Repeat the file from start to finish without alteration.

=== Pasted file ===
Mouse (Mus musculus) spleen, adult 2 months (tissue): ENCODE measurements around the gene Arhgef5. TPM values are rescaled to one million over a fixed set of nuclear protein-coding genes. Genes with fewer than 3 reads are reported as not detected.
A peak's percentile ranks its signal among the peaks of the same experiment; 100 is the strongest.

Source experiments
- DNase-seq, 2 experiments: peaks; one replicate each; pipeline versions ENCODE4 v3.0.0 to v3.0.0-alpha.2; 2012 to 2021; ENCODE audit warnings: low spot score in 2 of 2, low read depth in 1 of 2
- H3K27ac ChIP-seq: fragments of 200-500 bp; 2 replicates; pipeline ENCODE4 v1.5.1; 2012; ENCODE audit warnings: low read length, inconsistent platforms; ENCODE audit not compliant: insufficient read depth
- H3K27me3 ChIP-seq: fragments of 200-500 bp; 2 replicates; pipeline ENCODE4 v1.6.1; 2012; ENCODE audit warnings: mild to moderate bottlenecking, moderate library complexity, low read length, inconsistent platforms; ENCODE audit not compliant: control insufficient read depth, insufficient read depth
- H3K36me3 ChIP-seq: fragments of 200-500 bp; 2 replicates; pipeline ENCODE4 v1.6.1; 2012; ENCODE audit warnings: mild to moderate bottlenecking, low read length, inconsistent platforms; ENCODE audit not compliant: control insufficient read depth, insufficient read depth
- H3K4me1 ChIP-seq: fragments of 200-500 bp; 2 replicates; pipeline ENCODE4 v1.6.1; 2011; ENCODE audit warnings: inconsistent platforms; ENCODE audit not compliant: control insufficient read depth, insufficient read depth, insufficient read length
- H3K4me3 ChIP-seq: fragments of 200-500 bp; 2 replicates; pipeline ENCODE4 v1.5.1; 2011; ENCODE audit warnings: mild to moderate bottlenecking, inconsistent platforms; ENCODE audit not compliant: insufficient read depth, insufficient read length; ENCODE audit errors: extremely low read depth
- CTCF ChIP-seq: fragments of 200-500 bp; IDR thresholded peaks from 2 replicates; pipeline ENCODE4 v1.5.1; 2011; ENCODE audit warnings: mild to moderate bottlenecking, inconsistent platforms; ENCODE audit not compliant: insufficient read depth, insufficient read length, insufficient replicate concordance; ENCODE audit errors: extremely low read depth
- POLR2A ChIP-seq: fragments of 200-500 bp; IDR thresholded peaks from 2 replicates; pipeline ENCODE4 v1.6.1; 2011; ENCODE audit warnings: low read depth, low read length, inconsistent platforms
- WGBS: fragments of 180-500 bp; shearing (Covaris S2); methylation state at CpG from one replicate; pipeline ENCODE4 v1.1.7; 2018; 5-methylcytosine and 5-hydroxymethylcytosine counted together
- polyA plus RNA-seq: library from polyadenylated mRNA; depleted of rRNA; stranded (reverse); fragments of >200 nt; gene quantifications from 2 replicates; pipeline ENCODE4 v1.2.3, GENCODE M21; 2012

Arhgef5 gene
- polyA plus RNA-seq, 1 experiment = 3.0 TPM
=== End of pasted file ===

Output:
Mouse (Mus musculus) spleen, adult 2 months (tissue): ENCODE measurements around the gene Arhgef5. TPM values are rescaled to one million over a fixed set of nuclear protein-coding genes. Genes with fewer than 3 reads are reported as not detected.
A peak's percentile ranks its signal among the peaks of the same experiment; 100 is the strongest.

Source experiments
- DNase-seq, 2 experiments: peaks; one replicate each; pipeline versions ENCODE4 v3.0.0 to v3.0.0-alpha.2; 2012 to 2021; ENCODE audit warnings: low spot score in 2 of 2, low read depth in 1 of 2
- H3K27ac ChIP-seq: fragments of 200-500 bp; 2 replicates; pipeline ENCODE4 v1.5.1; 2012; ENCODE audit warnings: low read length, inconsistent platforms; ENCODE audit not compliant: insufficient read depth
- H3K27me3 ChIP-seq: fragments of 200-500 bp; 2 replicates; pipeline ENCODE4 v1.6.1; 2012; ENCODE audit warnings: mild to moderate bottlenecking, moderate library complexity, low read length, inconsistent platforms; ENCODE audit not compliant: control insufficient read depth, insufficient read depth
- H3K36me3 ChIP-seq: fragments of 200-500 bp; 2 replicates; pipeline ENCODE4 v1.6.1; 2012; ENCODE audit warnings: mild to moderate bottlenecking, low read length, inconsistent platforms; ENCODE audit not compliant: control insufficient read depth, insufficient read depth
- H3K4me1 ChIP-seq: fragments of 200-500 bp; 2 replicates; pipeline ENCODE4 v1.6.1; 2011; ENCODE audit warnings: inconsistent platforms; ENCODE audit not compliant: control insufficient read depth, insufficient read depth, insufficient read length
- H3K4me3 ChIP-seq: fragments of 200-500 bp; 2 replicates; pipeline ENCODE4 v1.5.1; 2011; ENCODE audit warnings: mild to moderate bottlenecking, inconsistent platforms; ENCODE audit not compliant: insufficient read depth, insufficient read length; ENCODE audit errors: extremely low read depth
- CTCF ChIP-seq: fragments of 200-500 bp; IDR thresholded peaks from 2 replicates; pipeline ENCODE4 v1.5.1; 2011; ENCODE audit warnings: mild to moderate bottlenecking, inconsistent platforms; ENCODE audit not compliant: insufficient read depth, insufficient read length, insufficient replicate concordance; ENCODE audit errors: extremely low read depth
- POLR2A ChIP-seq: fragments of 200-500 bp; IDR thresholded peaks from 2 replicates; pipeline ENCODE4 v1.6.1; 2011; ENCODE audit warnings: low read depth, low read length, inconsistent platforms
- WGBS: fragments of 180-500 bp; shearing (Covaris S2); methylation state at CpG from one replicate; pipeline ENCODE4 v1.1.7; 2018; 5-methylcytosine and 5-hydroxymethylcytosine counted together
- polyA plus RNA-seq: library from polyadenylated mRNA; depleted of rRNA; stranded (reverse); fragments of >200 nt; gene quantifications from 2 replicates; pipeline ENCODE4 v1.2.3, GENCODE M21; 2012

Arhgef5 gene
- polyA plus RNA-seq, 1 experiment = 3.0 TPM